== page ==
Vice President Cheney Urges Pakistan to Fight Al-Qaida
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GWEN IFILL: Last fall, President Bush invited two key allies, the leaders of Pakistan and Afghanistan, to the White House. The goal: to seek cooperation against common enemies, the resurgent Taliban and the terrorist group al-Qaida.
The two mutually suspicious presidents, Pervez Musharraf and Hamid Karzai, have been at odds over how to assert control over the lawless Waziristan region along their shared border. Within weeks, the president was offering this optimistic assessment.
GEORGE W. BUSH, President of the United States: Absolutely we’re winning; al-Qaida is on the run.
GWEN IFILL: But that optimism has since faded, as U.S. intelligence estimates of al-Qaida’s strength have changed. John Negroponte, then the director of national intelligence, told Congress last month a resilient al-Qaida remains the greatest threat to the United States.
JOHN NEGROPONTE, Former National Intelligence Director: They are cultivating stronger operational connections and relationships that radiate outward from their leaders’ secure hideout in Pakistan to affiliates throughout the Middle East, North Africa and Europe.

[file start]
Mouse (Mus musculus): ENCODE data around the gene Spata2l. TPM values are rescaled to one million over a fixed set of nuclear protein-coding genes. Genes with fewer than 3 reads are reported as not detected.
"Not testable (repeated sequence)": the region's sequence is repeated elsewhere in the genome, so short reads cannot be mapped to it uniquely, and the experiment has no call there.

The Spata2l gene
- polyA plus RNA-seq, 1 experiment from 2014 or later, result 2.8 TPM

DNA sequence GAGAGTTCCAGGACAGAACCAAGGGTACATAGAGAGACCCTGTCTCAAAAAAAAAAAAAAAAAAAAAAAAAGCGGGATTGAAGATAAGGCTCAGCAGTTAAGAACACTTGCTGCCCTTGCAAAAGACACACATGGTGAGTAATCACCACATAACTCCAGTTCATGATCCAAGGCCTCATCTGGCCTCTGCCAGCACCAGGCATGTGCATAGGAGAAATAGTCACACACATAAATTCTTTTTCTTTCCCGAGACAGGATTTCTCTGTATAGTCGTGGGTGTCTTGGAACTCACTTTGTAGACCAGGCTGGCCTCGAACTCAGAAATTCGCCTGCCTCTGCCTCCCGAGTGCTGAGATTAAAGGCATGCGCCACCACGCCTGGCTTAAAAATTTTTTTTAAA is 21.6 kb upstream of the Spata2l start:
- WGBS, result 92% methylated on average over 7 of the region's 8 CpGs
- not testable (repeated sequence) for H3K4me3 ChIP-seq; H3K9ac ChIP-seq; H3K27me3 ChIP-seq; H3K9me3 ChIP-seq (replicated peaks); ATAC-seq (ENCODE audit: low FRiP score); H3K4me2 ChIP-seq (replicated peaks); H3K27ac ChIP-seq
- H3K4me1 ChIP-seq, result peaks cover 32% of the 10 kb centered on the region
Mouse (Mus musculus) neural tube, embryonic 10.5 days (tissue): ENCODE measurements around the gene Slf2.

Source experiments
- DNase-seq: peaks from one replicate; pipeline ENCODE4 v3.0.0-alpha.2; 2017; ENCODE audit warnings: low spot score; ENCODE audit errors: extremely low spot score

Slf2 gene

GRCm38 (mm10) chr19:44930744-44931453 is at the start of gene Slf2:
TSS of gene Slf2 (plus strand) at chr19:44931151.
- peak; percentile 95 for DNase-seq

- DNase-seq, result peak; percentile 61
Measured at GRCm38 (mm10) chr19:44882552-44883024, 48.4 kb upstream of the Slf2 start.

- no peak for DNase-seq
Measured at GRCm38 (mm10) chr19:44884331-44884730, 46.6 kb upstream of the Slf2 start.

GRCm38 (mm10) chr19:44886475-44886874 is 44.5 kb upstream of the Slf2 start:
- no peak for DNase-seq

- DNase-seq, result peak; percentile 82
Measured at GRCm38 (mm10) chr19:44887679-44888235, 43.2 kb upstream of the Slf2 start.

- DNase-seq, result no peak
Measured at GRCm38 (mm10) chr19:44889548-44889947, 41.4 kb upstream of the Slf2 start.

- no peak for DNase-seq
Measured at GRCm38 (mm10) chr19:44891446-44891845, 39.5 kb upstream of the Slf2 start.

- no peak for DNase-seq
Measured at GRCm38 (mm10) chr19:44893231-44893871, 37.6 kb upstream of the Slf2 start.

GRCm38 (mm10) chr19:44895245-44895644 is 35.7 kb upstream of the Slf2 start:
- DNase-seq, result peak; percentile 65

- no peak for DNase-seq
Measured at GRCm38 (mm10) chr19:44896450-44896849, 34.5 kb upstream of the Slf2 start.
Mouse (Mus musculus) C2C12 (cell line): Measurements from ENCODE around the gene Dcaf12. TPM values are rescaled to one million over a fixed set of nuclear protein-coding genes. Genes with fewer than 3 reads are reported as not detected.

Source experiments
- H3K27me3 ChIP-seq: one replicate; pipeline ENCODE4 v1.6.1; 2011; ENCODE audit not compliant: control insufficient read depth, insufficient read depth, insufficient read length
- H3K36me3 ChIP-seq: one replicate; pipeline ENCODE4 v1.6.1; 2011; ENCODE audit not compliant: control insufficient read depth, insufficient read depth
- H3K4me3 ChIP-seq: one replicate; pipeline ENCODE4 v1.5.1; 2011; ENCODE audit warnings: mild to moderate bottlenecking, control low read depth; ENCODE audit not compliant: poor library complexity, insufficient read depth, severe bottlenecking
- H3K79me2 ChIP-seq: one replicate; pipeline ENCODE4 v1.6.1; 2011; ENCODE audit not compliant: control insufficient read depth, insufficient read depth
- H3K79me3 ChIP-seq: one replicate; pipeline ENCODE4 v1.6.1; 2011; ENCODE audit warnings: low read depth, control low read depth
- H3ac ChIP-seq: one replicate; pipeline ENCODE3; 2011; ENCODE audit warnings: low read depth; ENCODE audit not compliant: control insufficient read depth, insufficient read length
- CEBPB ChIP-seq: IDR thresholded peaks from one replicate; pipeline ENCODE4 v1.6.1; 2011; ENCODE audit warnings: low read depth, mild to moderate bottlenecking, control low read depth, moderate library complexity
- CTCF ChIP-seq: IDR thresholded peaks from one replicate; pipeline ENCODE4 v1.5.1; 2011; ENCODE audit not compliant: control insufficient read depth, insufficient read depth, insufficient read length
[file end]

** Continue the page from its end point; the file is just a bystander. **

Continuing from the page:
GWEN IFILL: 2006 proved to be the deadliest year yet in Afghanistan, where U.S. and coalition troops have been fighting since 2001. Military and intelligence officials believe Taliban and al-Qaida fighters routinely disappear into the mountains and caves along the 1,500-mile border with Pakistan.
GEORGE W. BUSH: Taliban and al-Qaida fighters do hide in remote regions of Pakistan. This is wild country. This is wilder than the Wild West, and these folks hide, and recruit, and launch attacks.
GWEN IFILL: This footage, provided by a private counterintelligence firm, purportedly shows al-Qaida militants striking U.S. forces in southern Afghanistan during a 45-minute firefight. It surfaced 10 days ago and also contained a message from al-Qaida’s number-two, Ayman al-Zawahiri. In the tape, Zawahiri threatens future attacks and says al-Qaida still has a safe haven in Afghanistan.
Secretary of State Condoleezza Rice confirmed the administration’s concerns about a resurgent al-Qaida yesterday on ABC’s “This Week.”
CONDOLEEZZA RICE, U.S. Secretary of State: I don’t doubt that al-Qaida has tried to regenerate some of its leadership. I don’t doubt that.
I don’t think that anybody would claim that this is the same organization or the same kind of organization that operated out of Afghanistan, but we have to be vigilant.
GWEN IFILL: A series of administration officials, including White House counterterrorism adviser Frances Townsend and Defense Secretary Robert Gates, have visited the region recently for private meetings.
ROBERT GATES, Secretary of Defense: We talked about the importance of seizing the offensive this spring to deal the Taliban and al-Qaida a strategic setback.